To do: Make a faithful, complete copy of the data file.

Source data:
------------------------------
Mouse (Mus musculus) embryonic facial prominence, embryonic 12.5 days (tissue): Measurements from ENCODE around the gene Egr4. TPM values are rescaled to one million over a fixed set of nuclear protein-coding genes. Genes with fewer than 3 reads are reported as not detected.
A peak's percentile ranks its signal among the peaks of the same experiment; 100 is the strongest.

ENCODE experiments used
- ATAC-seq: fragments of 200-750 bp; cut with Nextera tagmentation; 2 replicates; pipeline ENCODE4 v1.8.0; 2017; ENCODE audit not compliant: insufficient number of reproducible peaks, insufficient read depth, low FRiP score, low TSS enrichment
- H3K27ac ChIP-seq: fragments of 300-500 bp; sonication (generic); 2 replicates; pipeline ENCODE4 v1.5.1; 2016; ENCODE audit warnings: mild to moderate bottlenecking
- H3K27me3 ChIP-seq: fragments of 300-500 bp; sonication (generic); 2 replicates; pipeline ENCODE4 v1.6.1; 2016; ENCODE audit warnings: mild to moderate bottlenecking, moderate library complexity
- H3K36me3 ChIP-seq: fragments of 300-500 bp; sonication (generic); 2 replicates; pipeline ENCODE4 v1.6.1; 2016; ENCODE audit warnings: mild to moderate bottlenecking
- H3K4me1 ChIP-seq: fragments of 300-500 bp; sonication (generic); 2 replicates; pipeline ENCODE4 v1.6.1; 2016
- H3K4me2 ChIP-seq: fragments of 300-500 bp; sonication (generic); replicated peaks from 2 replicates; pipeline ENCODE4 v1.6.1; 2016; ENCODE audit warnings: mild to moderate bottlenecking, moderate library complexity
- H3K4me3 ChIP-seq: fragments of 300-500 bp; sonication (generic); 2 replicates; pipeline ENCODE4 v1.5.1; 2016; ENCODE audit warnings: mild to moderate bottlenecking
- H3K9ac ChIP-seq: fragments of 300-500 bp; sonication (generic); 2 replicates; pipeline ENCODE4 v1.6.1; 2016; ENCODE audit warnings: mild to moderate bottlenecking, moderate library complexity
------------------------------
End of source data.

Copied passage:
Mouse (Mus musculus) embryonic facial prominence, embryonic 12.5 days (tissue): Measurements from ENCODE around the gene Egr4. TPM values are rescaled to one million over a fixed set of nuclear protein-coding genes. Genes with fewer than 3 reads are reported as not detected.
A peak's percentile ranks its signal among the peaks of the same experiment; 100 is the strongest.

ENCODE experiments used
- ATAC-seq: fragments of 200-750 bp; cut with Nextera tagmentation; 2 replicates; pipeline ENCODE4 v1.8.0; 2017; ENCODE audit not compliant: insufficient number of reproducible peaks, insufficient read depth, low FRiP score, low TSS enrichment
- H3K27ac ChIP-seq: fragments of 300-500 bp; sonication (generic); 2 replicates; pipeline ENCODE4 v1.5.1; 2016; ENCODE audit warnings: mild to moderate bottlenecking
- H3K27me3 ChIP-seq: fragments of 300-500 bp; sonication (generic); 2 replicates; pipeline ENCODE4 v1.6.1; 2016; ENCODE audit warnings: mild to moderate bottlenecking, moderate library complexity
- H3K36me3 ChIP-seq: fragments of 300-500 bp; sonication (generic); 2 replicates; pipeline ENCODE4 v1.6.1; 2016; ENCODE audit warnings: mild to moderate bottlenecking
- H3K4me1 ChIP-seq: fragments of 300-500 bp; sonication (generic); 2 replicates; pipeline ENCODE4 v1.6.1; 2016
- H3K4me2 ChIP-seq: fragments of 300-500 bp; sonication (generic); replicated peaks from 2 replicates; pipeline ENCODE4 v1.6.1; 2016; ENCODE audit warnings: mild to moderate bottlenecking, moderate library complexity
- H3K4me3 ChIP-seq: fragments of 300-500 bp; sonication (generic); 2 replicates; pipeline ENCODE4 v1.5.1; 2016; ENCODE audit warnings: mild to moderate bottlenecking
- H3K9ac ChIP-seq: fragments of 300-500 bp; sonication (generic); 2 replicates; pipeline ENCODE4 v1.6.1; 2016; ENCODE audit warnings: mild to moderate bottlenecking, moderate library complexity